Alms House letter wasn’t a statement of support, mayor says
Mayor Steve Noble says a laudatory letter he wrote about the creation of housing for senior citizens and the homeless at the former Alms House was not a statement of support for the project.
In interviews and in emails, Noble has repeatedly declined to take a definitive position on the project planned for the property at 300 Flatbush Ave., saying he did not want to air his opinions on the matter because they might influence, among others, the Kingston Planning Board during its ongoing review of the proposal.
But in a July 11, 2016, letter to the Ulster County Economic Development Agency, obtained by the Freeman on Friday, Noble appears to back the project.
“I am writing to express my support for the offer recently submitted by RUPCO to acquire 300 Flatbush Avenue,” Noble wrote. “It is my understanding that RUPCO’s proposal will fill the gap in affordable housing for homeless individuals and seniors, two of our area’s most vulnerable populations in need of quality hous-
The Economic Development Agency owns the former Alms House building, which most recently housed county offices and now is vacant. RUPCO, an affordable housing agency based in Kingston, wants to buy the building from the Economic Development Agency for $950,000.
Noble’s letter also lauded the plan’s focus on historic preservation and the fact that the property would return to the tax rolls.
“My administration strives to promote the adaptive re- use of historic properties, and I am pleased that the existing historic structure will be preserved,” Noble wrote.
The letter also expressed confidence in RUPCO’s ability to bring its plan to fruition.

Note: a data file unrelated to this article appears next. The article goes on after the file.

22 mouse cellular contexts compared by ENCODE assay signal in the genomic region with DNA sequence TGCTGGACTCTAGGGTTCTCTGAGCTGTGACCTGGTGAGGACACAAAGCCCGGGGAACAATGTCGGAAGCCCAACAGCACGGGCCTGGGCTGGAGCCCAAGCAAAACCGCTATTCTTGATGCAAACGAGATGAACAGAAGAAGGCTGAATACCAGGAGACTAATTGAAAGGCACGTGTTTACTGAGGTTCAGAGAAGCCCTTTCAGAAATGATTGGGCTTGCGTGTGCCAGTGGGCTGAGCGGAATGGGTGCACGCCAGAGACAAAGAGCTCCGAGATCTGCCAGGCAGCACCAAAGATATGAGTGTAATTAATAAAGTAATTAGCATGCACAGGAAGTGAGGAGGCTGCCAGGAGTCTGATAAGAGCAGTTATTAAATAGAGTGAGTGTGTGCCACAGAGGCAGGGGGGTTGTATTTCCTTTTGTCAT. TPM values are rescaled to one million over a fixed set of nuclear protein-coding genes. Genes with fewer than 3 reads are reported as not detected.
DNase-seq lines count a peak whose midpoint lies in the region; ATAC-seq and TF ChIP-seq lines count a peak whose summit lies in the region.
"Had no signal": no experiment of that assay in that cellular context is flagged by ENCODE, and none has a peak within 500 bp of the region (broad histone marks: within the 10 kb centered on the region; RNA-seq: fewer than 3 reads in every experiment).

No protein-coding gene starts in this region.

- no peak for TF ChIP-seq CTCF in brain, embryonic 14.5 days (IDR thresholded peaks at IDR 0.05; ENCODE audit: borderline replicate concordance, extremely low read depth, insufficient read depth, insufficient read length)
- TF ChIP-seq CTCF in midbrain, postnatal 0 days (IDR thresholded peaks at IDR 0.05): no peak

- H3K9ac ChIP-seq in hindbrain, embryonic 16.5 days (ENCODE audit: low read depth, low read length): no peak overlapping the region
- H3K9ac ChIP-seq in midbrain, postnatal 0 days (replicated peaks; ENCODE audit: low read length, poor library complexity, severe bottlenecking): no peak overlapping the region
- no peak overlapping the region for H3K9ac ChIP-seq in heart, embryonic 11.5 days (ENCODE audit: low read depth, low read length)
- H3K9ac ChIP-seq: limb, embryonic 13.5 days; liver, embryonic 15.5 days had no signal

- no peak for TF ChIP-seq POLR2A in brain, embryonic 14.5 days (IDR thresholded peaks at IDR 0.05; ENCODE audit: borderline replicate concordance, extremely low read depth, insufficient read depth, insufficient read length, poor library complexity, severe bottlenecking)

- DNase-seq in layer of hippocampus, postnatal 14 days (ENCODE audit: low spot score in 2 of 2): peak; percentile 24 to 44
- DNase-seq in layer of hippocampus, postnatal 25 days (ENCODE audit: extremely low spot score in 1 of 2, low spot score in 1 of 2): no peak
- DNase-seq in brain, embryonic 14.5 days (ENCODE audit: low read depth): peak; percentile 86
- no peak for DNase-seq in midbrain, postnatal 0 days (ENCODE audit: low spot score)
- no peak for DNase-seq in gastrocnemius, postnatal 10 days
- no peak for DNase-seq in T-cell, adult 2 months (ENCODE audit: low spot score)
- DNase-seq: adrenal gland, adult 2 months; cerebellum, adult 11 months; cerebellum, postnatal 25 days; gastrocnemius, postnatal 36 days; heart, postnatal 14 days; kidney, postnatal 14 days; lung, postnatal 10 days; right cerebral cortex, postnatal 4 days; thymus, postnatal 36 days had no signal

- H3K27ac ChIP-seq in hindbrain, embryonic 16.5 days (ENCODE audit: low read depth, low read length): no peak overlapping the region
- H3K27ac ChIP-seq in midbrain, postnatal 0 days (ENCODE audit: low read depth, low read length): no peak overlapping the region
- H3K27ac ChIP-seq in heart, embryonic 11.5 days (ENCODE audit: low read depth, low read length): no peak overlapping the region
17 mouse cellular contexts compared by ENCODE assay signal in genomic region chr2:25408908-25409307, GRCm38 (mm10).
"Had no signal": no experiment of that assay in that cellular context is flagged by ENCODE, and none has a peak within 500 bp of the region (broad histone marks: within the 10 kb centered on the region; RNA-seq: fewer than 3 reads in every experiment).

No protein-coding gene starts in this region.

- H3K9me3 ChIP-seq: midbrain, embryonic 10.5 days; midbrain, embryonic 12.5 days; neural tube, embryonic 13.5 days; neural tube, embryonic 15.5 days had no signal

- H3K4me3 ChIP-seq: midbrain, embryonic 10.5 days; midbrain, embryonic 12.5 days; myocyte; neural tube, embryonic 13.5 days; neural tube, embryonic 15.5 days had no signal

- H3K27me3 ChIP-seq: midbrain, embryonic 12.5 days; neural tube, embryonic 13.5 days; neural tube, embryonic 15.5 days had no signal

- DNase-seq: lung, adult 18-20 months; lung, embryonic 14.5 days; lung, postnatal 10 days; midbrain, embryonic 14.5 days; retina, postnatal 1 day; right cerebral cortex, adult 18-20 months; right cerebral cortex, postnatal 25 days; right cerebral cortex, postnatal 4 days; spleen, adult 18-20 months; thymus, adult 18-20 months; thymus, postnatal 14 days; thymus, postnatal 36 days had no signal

“The city of Kingston has enjoyed a longstanding productive collaboration with RUPCO, and I am confident that, should this offer be accepted and this proposal move forward, RUPCO has the capacity and expertise to deliver sorely needed, highquality housing facilities,” the mayor wrote.
Notified that the Freeman had obtained the let- ter, Noble said he wrote it merely to confirm to the Economic Development Agency that he was aware of RUPCO’s plan.
“My letter, which I intended to convey that such a use would serve a need in Kingston for our most vulnerable populations, is by no means a statement with respect to the planning and zoning review of the plan, which is subject to board and consultant review,” Noble said in an email for the Freeman on Friday. “In addition, the letter was provided before any formal application was made. Now that a formal application has been made, it will go through the zoning and planning process.”
The project has become controversial in the months since Noble wrote the July 11 letter. Opponents say Kingston has enough low-income housing and that the former Alms House could be used in better ways, perhaps as commercial space.
RUPCO has said the plan is “in keeping with Governor [Andrew] Cuomo’s call this year to construct 1,200 units of supportive housing for the homeless across the state.”
RUPCO wants to establish 66 apartments at the former Alms House site, about half of which would be in a four-story, 40,000-square-foot building to be constructed on the property. (The existing building was constructed in the 1870s.)
Thirty-two of the units would be for people age 55 or older. And of all the apartments, more than half would offer support services to a mix of homeless populations with special needs, including veterans and frail or disabled seniors, RUPCO has said.
RUPCO needs the Kingston Common Council to approve a zoning change for the site — from single-family to multifamily residential — in order for the project to proceed.
Ulster County Executive Michael Hein on Friday was noncommittal about RUPCO’s plan, though he lauded the notion of returning the former Alms House to the tax rolls.
”My focus from the beginning of this has been ensuring that this property gets back on the tax rolls to help the property taxpayers of both city of Kingston and Ulster County as a whole,” Hein said. “The details of this particular project are ultimately decided as part of local land use, as it should be. I am committed to being respectful to local landuse components like planning and zoning boards....”
A Kingston Planning Board public hearing on the proposal is scheduled for 6 p.m. Feb. 28 in City Hall, 420 Broadway.
Former Alms House